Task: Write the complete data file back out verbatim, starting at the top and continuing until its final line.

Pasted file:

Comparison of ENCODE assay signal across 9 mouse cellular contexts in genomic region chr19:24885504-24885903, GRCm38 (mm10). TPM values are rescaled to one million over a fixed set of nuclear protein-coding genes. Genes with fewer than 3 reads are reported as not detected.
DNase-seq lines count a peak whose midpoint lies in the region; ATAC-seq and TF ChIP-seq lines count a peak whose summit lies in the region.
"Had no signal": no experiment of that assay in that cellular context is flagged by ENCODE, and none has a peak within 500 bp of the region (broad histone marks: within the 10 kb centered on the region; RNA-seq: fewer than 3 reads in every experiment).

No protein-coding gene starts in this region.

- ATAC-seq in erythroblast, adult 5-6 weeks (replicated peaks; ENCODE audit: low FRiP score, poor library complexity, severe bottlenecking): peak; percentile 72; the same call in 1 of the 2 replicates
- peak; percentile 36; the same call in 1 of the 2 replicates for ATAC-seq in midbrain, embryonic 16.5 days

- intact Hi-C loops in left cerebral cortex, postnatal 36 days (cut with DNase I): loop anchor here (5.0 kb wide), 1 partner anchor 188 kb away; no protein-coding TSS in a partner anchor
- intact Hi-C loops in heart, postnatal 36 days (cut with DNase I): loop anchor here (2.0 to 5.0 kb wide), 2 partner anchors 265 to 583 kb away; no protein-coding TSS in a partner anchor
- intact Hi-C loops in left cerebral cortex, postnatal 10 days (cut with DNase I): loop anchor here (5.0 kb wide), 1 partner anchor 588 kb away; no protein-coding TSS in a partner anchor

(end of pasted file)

Comparison of ENCODE assay signal across 9 mouse cellular contexts in genomic region chr19:24885504-24885903, GRCm38 (mm10). TPM values are rescaled to one million over a fixed set of nuclear protein-coding genes. Genes with fewer than 3 reads are reported as not detected.
DNase-seq lines count a peak whose midpoint lies in the region; ATAC-seq and TF ChIP-seq lines count a peak whose summit lies in the region.
"Had no signal": no experiment of that assay in that cellular context is flagged by ENCODE, and none has a peak within 500 bp of the region (broad histone marks: within the 10 kb centered on the region; RNA-seq: fewer than 3 reads in every experiment).

No protein-coding gene starts in this region.

- ATAC-seq in erythroblast, adult 5-6 weeks (replicated peaks; ENCODE audit: low FRiP score, poor library complexity, severe bottlenecking): peak; percentile 72; the same call in 1 of the 2 replicates
- peak; percentile 36; the same call in 1 of the 2 replicates for ATAC-seq in midbrain, embryonic 16.5 days

- intact Hi-C loops in left cerebral cortex, postnatal 36 days (cut with DNase I): loop anchor here (5.0 kb wide), 1 partner anchor 188 kb away; no protein-coding TSS in a partner anchor
- intact Hi-C loops in heart, postnatal 36 days (cut with DNase I): loop anchor here (2.0 to 5.0 kb wide), 2 partner anchors 265 to 583 kb away; no protein-coding TSS in a partner anchor
- intact Hi-C loops in left cerebral cortex, postnatal 10 days (cut with DNase I): loop anchor here (5.0 kb wide), 1 partner anchor 588 kb away; no protein-coding TSS in a partner anchor